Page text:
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The World Bank’s Prototype Carbon Fund and China

Author

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  • ZhongXiang Zhang

    (Research Program, East-West Center)

Abstract

As the first global carbon fund, the World Bank’s Prototype Carbon Fund (PCF) aims to catalyze the market for project-based greenhouse gas emission reductions while promoting sustainable development and offering a learning-by-doing opportunity to its stakeholders. Since the inception in 2000, the PCF has engaged in a dialogue with China to get it to sign up as a host country, because the World Bank and other international and bilateral donors expect great potential of the clean development mechanism (CDM) in China and feel the significant need for building CDM capacity in China to enable it to gain more insight into the CDM and increase its capacity to initiate and undertake CDM projects. This paper first discusses why China had hesitated to sign up as a host country of PCF projects until September 2003. Then the paper explains what has led China to endorse the PCF projects. The paper ends with discussions on the implications of the PCF’s offering prices for the emerging global carbon market.

Suggested Citation

  • ZhongXiang Zhang, 2004. "The World Bank’s Prototype Carbon Fund and China," Working Papers 2004.138, Fondazione Eni Enrico Mattei.
  • Handle: RePEc:fem:femwpa:2004.138
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    References listed on IDEAS

    as
    1. ZhongXiang Zhang, 2000. "Estimating the size of the potential market for the Kyoto flexibility mechanisms," Review of World Economics (Weltwirtschaftliches Archiv), Springer;Institut für Weltwirtschaft (Kiel Institute for the World Economy), vol. 136(3), pages 491-521, September.
    2. Zhang, ZhongXiang, 2004. "Meeting the Kyoto targets: the importance of developing country participation," Journal of Policy Modeling, Elsevier, vol. 26(1), pages 3-19, January.
    3. Franck Lecocq, 2003. "Pioneering Transactions, Catalyzing Markets, and Building Capacity: The Prototype Carbon Fund Contributions to Climate Policies," American Journal of Agricultural Economics, Agricultural and Applied Economics Association, vol. 85(3), pages 703-707.
    4. Zhang, ZhongXiang, 2001. "An assessment of the EU proposal for ceilings on the use of Kyoto flexibility mechanisms," Ecological Economics, Elsevier, vol. 37(1), pages 53-69, April.
    5. Franck Lecocq & Karan Capoor, "undated". "State and Trends of the Carbon Market 2005," World Bank Other Operational Studies 13411, The World Bank.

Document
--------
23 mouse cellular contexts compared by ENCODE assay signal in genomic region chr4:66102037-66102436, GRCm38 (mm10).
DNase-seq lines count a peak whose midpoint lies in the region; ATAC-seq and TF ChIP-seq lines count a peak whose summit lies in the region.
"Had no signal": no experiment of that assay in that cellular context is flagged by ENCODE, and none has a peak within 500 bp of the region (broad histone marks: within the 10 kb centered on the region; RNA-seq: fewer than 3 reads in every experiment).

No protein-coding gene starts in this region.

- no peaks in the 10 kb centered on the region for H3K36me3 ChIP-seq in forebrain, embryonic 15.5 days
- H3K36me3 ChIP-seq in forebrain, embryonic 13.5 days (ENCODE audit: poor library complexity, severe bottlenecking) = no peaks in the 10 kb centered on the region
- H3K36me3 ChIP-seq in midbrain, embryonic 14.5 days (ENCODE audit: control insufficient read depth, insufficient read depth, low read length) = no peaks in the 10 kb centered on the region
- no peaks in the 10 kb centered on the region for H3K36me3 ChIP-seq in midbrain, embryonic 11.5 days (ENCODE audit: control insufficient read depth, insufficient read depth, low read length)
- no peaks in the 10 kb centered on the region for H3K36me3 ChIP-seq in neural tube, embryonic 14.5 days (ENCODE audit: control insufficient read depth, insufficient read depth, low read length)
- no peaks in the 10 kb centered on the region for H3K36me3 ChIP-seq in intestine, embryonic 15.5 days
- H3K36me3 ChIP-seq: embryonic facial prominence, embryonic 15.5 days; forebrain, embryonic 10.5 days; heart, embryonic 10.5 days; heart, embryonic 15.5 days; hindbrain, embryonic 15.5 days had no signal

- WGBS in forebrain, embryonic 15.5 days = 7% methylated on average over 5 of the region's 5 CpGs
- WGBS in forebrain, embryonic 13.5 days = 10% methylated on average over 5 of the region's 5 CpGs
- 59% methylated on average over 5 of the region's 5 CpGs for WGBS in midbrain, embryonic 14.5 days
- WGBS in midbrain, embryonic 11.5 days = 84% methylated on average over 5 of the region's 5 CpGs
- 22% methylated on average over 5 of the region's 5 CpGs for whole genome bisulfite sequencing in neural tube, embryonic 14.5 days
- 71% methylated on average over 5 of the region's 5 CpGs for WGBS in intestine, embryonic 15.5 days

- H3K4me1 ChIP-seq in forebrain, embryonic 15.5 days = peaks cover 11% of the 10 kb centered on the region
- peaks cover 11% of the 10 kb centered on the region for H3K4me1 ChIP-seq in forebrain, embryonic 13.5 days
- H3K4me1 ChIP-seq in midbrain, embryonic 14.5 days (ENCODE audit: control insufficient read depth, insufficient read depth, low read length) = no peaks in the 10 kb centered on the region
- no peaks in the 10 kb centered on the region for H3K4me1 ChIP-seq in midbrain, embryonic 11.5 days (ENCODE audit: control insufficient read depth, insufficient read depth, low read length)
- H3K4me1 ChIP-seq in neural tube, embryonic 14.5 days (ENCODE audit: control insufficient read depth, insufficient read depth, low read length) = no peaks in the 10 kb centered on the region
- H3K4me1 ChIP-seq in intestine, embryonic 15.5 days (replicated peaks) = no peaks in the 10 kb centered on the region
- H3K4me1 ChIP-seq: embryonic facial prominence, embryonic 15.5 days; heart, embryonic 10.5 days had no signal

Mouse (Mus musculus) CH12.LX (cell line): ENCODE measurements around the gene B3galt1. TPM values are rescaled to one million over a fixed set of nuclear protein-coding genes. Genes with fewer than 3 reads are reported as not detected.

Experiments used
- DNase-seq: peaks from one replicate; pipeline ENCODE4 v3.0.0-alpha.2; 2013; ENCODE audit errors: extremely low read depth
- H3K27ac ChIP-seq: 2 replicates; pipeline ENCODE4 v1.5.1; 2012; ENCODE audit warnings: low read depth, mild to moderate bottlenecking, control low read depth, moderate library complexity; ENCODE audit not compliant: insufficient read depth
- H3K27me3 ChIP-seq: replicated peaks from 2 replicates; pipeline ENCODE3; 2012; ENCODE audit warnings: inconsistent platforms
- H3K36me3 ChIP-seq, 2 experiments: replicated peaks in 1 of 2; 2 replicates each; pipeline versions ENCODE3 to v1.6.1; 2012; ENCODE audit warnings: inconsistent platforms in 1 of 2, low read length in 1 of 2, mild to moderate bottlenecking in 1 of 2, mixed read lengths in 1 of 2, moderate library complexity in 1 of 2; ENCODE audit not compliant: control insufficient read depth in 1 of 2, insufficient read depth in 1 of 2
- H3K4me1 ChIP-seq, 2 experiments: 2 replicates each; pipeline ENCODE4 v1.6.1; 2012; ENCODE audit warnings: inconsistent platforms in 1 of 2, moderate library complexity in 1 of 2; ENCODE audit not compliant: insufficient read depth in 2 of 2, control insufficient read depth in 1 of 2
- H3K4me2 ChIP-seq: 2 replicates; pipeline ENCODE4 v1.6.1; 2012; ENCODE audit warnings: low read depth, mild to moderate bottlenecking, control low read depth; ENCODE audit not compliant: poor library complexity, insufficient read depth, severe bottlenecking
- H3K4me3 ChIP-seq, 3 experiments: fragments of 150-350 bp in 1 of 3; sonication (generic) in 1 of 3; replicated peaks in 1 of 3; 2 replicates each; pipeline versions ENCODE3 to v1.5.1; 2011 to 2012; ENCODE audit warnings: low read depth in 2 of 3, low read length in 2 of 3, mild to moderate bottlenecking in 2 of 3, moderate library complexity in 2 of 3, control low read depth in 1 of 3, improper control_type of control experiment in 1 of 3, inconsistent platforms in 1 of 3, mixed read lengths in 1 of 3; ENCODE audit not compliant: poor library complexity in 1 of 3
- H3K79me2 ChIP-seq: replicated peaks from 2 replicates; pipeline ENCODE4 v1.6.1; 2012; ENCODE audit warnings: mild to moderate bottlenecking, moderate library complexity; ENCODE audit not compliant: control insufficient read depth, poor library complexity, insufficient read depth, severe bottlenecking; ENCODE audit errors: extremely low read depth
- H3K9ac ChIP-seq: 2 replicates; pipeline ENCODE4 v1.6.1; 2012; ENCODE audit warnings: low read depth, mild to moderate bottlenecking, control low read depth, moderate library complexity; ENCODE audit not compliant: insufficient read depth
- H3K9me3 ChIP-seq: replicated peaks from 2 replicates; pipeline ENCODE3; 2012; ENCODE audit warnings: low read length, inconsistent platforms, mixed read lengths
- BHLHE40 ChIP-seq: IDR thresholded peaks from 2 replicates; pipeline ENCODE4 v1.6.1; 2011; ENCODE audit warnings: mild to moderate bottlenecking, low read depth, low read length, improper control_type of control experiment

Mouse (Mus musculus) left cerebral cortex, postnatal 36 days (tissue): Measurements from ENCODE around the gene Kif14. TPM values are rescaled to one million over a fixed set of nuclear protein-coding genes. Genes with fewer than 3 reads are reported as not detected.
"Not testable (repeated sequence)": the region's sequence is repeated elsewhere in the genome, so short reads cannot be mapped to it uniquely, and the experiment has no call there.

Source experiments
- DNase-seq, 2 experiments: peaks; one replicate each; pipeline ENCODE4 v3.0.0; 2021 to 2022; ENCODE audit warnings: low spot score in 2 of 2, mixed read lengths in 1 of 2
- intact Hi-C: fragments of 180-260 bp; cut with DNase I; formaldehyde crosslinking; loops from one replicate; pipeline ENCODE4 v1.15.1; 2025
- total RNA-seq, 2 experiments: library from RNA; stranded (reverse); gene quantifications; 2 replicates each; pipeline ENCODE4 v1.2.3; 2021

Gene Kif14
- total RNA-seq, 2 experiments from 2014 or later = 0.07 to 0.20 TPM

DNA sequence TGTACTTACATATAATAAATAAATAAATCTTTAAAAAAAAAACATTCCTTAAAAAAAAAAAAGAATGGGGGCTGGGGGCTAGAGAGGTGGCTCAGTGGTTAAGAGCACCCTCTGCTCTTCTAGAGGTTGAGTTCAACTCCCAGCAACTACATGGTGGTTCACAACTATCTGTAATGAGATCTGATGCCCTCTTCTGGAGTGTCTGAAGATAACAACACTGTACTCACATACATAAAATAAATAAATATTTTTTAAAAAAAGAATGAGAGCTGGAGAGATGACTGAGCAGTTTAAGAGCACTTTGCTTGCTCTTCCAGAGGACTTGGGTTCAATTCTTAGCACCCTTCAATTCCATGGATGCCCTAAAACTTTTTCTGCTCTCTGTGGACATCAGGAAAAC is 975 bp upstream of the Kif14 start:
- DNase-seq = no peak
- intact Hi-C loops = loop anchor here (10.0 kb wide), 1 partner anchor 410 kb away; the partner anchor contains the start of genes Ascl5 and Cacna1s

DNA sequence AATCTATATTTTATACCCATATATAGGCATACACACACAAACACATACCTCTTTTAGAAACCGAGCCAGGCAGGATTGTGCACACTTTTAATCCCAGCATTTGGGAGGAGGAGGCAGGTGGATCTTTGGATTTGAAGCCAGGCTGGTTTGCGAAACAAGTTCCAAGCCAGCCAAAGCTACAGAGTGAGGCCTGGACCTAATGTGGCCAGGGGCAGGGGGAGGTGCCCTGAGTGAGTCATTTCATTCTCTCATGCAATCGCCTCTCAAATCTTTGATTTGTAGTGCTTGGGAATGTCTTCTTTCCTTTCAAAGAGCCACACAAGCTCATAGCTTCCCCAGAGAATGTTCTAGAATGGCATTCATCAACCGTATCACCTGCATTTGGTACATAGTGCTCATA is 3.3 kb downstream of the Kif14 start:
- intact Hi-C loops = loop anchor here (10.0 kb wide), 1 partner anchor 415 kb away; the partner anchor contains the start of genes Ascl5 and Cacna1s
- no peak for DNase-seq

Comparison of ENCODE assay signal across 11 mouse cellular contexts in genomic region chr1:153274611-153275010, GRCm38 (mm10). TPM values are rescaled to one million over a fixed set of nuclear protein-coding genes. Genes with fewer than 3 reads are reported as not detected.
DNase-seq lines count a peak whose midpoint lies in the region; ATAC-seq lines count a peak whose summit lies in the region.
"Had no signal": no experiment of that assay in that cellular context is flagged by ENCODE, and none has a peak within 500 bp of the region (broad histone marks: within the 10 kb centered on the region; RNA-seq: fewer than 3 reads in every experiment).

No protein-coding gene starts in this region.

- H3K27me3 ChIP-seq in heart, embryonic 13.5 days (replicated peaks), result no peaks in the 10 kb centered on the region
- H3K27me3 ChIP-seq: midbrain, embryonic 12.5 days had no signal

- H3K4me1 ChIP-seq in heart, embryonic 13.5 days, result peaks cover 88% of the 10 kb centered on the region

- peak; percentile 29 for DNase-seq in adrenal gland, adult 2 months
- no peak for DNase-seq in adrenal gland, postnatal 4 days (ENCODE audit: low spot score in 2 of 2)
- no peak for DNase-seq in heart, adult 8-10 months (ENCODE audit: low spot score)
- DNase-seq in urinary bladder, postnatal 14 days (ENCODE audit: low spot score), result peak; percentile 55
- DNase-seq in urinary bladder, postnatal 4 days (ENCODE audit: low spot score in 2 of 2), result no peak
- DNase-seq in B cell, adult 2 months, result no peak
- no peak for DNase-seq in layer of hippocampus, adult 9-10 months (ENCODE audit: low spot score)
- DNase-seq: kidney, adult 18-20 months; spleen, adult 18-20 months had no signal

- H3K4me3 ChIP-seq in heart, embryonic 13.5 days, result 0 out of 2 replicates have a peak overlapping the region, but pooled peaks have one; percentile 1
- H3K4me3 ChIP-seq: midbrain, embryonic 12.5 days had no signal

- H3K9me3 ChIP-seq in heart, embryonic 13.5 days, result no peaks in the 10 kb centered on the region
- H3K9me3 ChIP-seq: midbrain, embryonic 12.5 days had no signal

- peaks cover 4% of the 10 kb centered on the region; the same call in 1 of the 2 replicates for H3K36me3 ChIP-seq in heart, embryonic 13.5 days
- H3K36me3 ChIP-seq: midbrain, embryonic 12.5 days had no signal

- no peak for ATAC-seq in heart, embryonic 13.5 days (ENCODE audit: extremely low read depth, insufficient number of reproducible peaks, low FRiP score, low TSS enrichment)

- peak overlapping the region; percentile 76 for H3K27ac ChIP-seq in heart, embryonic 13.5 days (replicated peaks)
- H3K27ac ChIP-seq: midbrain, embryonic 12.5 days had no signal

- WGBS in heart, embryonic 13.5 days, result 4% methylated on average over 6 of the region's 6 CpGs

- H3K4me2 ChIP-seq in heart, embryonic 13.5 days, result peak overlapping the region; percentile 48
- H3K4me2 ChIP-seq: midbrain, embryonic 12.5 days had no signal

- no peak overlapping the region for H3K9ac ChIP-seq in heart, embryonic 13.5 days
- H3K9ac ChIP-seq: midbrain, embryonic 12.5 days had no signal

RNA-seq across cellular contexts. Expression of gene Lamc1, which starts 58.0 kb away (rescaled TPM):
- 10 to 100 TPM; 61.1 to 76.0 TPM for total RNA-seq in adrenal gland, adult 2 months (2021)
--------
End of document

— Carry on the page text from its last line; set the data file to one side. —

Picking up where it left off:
6. Franck Lecocq & Karan Capoor, "undated". "State and Trends of the Carbon Market 2003," World Bank Other Operational Studies 13416, The World Bank.
    7. Andreas Löschel & Zhong Zhang, 2002. "The economic and environmental implications of the US repudiation of the kyoto protocol and the subsequent deals in Bonn and Marrakech," Review of World Economics (Weltwirtschaftliches Archiv), Springer;Institut für Weltwirtschaft (Kiel Institute for the World Economy), vol. 138(4), pages 711-746, December.
    8. repec:wbk:wboper:13410 is not listed on IDEAS
    9. Zhang, ZhongXiang, 1999. "Estimating the size of the potential market for all three flexibility mechanisms under the Kyoto Protocol," MPRA Paper 13088, University Library of Munich, Germany.
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    Citations

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    Cited by:

    1. Zhang, ZhongXiang, 2010. "China in the transition to a low-carbon economy," Energy Policy, Elsevier, vol. 38(11), pages 6638-6653, November.
    2. Zhang, ZhongXiang, 2010. "Is it fair to treat China as a Christmas tree to hang everybody's complaints? Putting its own energy saving into perspective," Energy Economics, Elsevier, vol. 32(Supplemen), pages 47-56, September.
    3. Zhang, ZhongXiang, 2006. "Toward an effective implementation of clean development mechanism projects in China," Energy Policy, Elsevier, vol. 34(18), pages 3691-3701, December.
    4. ZhongXiang Zhang, 2012. "Institutional and policy frameworks for sustainable infrastructure," Chapters,in: Infrastructure for Asian Connectivity, chapter 8, pages 254-300 Edward Elgar Publishing.
    5. Xie, Huiming & Shen, Manhong & Wang, Rui, 2014. "Determinants of clean development mechanism activity: Evidence from China," Energy Policy, Elsevier, vol. 67(C), pages 797-806.

    More about this item

    Keywords

    Carbon prices; Carbon market; China; Prototype Carbon Fund; The World Bank;

    JEL classification:

    • Q54 - Agricultural and Natural Resource Economics; Environmental and Ecological Economics - - Environmental Economics - - - Climate; Natural Disasters and their Management; Global Warming
    • Q58 - Agricultural and Natural Resource Economics; Environmental and Ecological Economics - - Environmental Economics - - - Environmental Economics: Government Policy
    • Q52 - Agricultural and Natural Resource Economics; Environmental and Ecological Economics - - Environmental Economics - - - Pollution Control Adoption and Costs; Distributional Effects; Employment Effects
    • Q48 - Agricultural and Natural Resource Economics; Environmental and Ecological Economics - - Energy - - - Government Policy

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